Improvised music is made for listening

The Seattle Improvised Music Festival is previewed.

Starting tonight and continuing for two consecutive weekends, the Seattle Improvised Music Festival will feature a dozen musicians in various combinations, performing one of the most- difficult-to describe forms of modern music. There are several saxophone players (Wilson Shook, Wally Shoup, Kelvin Pittman), keyboard players (Gust Burns and Jonathan Zorn — not to be confused with avant-garde composer John Zorn), a trumpet player (Greg Kelley), even a singer (Liz Tonne) — many of whom perform with sophisticated, electronic effects.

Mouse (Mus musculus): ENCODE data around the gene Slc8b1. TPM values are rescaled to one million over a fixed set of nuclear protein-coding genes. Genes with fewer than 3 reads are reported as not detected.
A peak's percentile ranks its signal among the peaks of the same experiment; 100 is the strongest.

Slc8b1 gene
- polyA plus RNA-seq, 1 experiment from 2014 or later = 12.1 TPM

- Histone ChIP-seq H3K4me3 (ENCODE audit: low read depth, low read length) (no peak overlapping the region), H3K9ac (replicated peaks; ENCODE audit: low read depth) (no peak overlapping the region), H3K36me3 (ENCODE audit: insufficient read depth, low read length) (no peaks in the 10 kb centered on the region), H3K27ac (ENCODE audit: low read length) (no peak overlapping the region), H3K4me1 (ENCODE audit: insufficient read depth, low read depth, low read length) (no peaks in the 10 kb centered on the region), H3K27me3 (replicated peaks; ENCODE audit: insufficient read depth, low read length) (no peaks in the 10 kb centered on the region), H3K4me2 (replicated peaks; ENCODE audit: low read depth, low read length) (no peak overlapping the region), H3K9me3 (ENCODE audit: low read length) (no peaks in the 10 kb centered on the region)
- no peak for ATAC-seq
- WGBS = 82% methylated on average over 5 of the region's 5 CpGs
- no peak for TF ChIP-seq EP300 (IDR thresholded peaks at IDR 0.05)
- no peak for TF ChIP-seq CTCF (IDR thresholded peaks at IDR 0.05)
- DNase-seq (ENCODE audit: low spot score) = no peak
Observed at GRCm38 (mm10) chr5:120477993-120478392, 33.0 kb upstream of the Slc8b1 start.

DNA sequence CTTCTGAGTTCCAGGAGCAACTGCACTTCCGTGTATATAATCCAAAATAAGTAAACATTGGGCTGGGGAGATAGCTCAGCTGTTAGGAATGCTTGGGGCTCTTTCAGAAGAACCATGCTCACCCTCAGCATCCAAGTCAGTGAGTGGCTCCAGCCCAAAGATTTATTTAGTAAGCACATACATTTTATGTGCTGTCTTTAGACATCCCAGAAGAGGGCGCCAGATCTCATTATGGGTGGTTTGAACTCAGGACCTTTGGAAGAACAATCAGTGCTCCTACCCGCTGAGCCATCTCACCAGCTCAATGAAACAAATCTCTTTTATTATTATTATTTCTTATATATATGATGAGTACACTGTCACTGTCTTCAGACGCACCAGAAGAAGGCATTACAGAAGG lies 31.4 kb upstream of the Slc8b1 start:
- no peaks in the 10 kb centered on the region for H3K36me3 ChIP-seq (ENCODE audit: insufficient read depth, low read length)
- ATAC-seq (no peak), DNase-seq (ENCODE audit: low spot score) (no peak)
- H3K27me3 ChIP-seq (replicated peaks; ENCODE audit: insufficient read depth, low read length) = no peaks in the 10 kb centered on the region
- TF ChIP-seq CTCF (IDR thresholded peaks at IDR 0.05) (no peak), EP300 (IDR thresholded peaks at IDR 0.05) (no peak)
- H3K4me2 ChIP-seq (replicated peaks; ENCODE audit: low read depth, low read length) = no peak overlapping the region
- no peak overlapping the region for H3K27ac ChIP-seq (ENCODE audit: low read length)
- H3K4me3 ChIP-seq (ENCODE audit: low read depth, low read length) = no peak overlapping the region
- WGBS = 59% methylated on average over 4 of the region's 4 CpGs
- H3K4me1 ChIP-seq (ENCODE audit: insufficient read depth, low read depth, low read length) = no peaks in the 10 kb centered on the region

“I see it as a tangled core of different strands of music that developed out of jazz and free jazz in the ’60s and ’70s,” said Burns, director of the festival, whose history goes back 24 years.

“It’s also heavily experimental, electronic music that has nothing to do with jazz. It doesn’t have swing; it doesn’t have a groove. Then, there’s a post-rock, post- Sonic Youth spirit, noise music. It’s kind of a tangled mess that has an improvisational and experimental core.”

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